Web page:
Wednesday, December 06, 2006

Israeli textbooks, the Green Line, and Yuli Tamir

It is well known that many textbooks in use in the Middle East fail to show Israel on their maps, as for example in this map from a 4th grade Syrian civics textbook. Or Kashti reports in today's Ha'aretz that:

...on the Web site of the Israel Defense Forces intelligence division, in a section dubbed "the hatred industry," the site analyzes the textbooks distributed by the Palestinian Authority. The writers point out that the maps do not mention Israel's name. They complain that when the Green Line is marked, Israel and the territories are shown in the same color. That is one of the "sophisticated methods of bypassing the problem," the site says [link to the report that Kashti cites, by Dan Meridor].
What you may not know, however, is how the state of Israel is presented in maps in Israeli textbooks. In the same article, Kashti reports on a two-year old study by Dr. Nurit Peled-Elhanan of the Hebrew University's School of Education:
Peled-Elhanan examined six textbooks published after the Oslo Accords, including some that were officially sanctioned by the Education Ministry. Other books were adopted by many teachers even though they were not officially approved. Among the salient findings were the blurring of the Green Line, the ignoring of Arab towns in Israel, and the presentation of sites and settlements in "Judea and Samaria" (not the "West Bank") as an integral part of the State of Israel.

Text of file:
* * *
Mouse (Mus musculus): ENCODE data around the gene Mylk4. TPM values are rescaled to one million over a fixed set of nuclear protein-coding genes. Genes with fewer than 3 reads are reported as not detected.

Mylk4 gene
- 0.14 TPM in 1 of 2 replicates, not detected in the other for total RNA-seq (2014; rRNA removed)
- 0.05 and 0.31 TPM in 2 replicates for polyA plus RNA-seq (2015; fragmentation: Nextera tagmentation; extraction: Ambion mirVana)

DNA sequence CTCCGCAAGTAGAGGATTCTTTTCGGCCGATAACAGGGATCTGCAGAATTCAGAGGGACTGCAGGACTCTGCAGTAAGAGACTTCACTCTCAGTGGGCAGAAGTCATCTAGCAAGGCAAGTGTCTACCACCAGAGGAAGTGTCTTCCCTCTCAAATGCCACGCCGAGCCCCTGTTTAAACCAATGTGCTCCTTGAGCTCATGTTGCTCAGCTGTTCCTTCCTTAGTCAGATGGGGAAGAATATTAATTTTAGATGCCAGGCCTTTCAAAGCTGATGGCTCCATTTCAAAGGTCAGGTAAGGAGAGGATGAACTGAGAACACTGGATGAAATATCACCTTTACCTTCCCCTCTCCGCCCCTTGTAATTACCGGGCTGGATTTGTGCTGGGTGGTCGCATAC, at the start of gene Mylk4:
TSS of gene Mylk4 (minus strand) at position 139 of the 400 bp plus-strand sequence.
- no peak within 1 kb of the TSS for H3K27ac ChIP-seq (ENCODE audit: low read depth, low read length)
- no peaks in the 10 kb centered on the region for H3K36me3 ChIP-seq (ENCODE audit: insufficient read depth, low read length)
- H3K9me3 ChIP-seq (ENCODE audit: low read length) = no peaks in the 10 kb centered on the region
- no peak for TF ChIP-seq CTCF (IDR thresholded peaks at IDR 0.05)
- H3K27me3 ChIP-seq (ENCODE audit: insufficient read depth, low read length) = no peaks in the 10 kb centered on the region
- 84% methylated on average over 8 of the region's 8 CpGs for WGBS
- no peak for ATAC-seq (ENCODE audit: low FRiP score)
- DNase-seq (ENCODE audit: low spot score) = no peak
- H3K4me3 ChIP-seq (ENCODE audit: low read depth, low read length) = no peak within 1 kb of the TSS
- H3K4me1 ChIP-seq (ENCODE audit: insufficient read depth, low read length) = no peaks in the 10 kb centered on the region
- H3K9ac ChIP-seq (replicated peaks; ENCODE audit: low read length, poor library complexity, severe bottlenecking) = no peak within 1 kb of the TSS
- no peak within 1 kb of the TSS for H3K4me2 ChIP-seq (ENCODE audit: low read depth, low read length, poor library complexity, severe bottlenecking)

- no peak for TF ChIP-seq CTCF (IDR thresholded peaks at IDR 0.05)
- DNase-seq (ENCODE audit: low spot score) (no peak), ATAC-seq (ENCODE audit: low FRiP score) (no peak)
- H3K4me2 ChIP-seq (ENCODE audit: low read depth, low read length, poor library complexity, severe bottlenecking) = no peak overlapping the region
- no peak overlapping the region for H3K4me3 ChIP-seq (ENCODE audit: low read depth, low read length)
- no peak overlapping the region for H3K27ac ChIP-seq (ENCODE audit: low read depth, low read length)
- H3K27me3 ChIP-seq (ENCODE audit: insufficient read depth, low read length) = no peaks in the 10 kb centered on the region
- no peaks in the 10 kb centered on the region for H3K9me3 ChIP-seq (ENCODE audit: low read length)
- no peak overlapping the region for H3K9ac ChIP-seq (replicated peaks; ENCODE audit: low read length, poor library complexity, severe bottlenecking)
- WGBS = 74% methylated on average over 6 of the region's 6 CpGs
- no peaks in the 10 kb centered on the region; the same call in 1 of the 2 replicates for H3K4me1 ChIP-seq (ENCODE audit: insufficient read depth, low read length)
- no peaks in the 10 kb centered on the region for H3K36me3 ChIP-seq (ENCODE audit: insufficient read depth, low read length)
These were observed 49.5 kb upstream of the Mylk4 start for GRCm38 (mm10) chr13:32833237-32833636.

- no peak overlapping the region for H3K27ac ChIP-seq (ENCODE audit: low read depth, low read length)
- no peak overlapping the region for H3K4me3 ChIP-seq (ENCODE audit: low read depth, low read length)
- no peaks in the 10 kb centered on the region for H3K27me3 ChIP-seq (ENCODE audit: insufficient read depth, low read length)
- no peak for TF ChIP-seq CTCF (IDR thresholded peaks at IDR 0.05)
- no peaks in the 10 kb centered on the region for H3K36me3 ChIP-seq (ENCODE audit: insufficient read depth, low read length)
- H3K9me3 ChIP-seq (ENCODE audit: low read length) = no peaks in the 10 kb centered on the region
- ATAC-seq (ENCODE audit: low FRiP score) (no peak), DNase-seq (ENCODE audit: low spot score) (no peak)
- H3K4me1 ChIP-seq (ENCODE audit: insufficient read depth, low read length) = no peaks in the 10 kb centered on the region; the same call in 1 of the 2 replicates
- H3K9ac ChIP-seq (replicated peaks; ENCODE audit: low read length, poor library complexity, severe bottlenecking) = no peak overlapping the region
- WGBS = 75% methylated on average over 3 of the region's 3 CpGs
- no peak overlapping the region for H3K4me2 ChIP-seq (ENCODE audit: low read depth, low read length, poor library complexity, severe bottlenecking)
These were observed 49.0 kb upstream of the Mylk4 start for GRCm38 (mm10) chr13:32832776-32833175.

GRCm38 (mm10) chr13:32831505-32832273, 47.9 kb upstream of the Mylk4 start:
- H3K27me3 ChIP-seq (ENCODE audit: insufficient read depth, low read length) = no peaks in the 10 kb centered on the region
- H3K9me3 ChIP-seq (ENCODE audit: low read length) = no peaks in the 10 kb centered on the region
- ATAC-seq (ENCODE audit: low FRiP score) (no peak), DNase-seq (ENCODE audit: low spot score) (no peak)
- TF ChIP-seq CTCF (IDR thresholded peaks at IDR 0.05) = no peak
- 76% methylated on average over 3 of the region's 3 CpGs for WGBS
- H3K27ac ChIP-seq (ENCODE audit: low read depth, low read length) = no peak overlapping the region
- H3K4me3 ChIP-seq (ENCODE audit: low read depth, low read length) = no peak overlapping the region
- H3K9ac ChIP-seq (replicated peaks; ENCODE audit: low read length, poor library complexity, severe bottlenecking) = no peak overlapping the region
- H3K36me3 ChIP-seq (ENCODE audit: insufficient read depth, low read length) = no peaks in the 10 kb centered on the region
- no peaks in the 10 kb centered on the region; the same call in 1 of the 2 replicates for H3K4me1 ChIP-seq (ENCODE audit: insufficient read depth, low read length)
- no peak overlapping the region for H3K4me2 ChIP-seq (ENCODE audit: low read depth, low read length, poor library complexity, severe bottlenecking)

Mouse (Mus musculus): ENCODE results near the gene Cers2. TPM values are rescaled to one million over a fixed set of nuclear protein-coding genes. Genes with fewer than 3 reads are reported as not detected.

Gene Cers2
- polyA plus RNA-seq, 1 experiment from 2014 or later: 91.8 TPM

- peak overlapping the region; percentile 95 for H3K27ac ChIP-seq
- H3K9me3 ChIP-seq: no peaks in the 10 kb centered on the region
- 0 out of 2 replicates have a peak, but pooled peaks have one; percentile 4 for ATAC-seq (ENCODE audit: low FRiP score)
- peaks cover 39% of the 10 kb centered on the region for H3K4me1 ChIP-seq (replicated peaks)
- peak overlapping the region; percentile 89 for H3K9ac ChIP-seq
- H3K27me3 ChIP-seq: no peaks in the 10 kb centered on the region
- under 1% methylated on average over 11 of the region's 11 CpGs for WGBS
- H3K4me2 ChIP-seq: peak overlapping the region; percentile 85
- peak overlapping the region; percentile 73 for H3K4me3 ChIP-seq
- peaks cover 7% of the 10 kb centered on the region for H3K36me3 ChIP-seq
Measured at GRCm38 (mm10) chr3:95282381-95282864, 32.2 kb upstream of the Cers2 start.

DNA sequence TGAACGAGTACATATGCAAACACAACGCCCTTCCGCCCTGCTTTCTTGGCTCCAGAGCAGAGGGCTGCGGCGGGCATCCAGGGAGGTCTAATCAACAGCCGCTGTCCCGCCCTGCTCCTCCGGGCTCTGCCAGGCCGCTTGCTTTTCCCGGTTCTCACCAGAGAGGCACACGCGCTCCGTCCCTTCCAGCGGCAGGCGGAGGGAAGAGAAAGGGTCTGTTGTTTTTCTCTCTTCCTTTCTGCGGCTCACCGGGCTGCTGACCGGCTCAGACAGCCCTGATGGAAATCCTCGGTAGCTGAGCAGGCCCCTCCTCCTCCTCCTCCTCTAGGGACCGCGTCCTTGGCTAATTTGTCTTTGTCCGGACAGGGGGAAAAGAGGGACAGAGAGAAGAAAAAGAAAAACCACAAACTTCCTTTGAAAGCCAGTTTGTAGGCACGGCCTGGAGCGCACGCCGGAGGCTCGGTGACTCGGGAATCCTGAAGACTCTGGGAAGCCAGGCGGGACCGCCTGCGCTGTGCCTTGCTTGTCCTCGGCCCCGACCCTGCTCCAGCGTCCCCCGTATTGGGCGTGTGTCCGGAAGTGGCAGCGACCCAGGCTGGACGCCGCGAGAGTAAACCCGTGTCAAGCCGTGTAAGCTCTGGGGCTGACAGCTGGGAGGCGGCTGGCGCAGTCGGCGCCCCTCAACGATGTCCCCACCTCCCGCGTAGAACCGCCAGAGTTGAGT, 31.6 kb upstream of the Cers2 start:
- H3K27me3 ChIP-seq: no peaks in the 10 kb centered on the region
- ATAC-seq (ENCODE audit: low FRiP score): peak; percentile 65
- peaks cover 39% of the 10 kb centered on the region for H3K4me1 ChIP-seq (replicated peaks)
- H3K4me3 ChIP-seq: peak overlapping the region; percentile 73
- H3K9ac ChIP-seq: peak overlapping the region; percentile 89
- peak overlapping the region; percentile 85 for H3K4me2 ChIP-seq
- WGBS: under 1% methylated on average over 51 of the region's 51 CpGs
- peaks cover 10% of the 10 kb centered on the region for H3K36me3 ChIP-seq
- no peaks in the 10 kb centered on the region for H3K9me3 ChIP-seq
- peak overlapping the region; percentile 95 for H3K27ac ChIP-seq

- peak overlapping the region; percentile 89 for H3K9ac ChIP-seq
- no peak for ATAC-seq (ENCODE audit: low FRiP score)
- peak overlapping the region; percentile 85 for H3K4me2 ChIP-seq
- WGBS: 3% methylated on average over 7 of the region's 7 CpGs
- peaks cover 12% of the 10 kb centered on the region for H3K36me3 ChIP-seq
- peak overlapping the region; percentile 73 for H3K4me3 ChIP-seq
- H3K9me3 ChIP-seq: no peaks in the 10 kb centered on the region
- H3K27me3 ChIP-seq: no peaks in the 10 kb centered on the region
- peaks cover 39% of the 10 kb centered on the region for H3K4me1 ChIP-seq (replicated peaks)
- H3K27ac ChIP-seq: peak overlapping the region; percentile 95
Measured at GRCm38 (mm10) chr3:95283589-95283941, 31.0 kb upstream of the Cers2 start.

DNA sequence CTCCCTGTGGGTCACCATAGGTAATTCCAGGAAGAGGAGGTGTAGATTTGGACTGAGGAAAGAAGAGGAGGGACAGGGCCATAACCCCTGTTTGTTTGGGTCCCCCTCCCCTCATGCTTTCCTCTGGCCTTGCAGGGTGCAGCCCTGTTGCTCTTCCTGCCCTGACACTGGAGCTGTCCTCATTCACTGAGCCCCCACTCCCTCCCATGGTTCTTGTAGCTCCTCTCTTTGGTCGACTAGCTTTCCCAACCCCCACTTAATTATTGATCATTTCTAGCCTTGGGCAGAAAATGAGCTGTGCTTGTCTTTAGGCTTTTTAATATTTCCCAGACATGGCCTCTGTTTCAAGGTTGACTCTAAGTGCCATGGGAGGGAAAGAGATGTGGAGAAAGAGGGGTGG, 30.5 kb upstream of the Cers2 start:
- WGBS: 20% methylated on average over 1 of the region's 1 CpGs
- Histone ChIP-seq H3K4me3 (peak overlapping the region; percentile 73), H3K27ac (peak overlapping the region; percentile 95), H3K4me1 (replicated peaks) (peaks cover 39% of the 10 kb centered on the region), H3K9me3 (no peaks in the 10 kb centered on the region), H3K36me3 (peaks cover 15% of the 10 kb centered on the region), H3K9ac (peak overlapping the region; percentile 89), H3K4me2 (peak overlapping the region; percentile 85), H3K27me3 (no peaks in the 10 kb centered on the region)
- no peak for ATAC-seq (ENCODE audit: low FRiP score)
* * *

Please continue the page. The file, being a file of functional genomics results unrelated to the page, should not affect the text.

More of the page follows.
[editor's note: the map to the left is not, of course, from an Israeli textbook, but from YeshaHomestead, a site devoted to building settlements on land purchased from Arabs. If you should happen to be Haredi, rich, and willing to gamble on the future of settlements on the West Bank, you might be interested in purchasing a "big house" or a mansion in the mountaintop community of Givat Yakov. But I digress...].

This week, Minister of Education Yuli Tamir propsed that all maps in new editions of Israeli textbooks show the Green Line, and she wants the next budget to support private publishing companies in making the change. Akiva Eldar reports in Ha'aretz:

Tamir said Israel could not demand of its Arab neighbors to mark the June 4, 1967 borders, while the Israeli education system erased them from its textbooks and from children's awareness. "This is not a political issue, but rather an educational one," Tamir said Tuesday. "We teach, for instance, about United Nations Resolution 242, but we don't show students the Green Line. We cannot deny that there used to be a border that is still being debated today." Tamir defended the decision as the only way to teach students the basis of the region's politics.

Meanwhile, an organization of right-wing rabbis on Tuesday issued a Halakhic decree forbidding students from using schoolbooks featuring maps of Israel which include the pre-1967 Green Line border, Israel Radio reported.

Tamir's decision may indeed be partially political, but Or Kashti reports in another article that there is a pedagogic basis for the change: An improvement in the teaching of geography in Israel: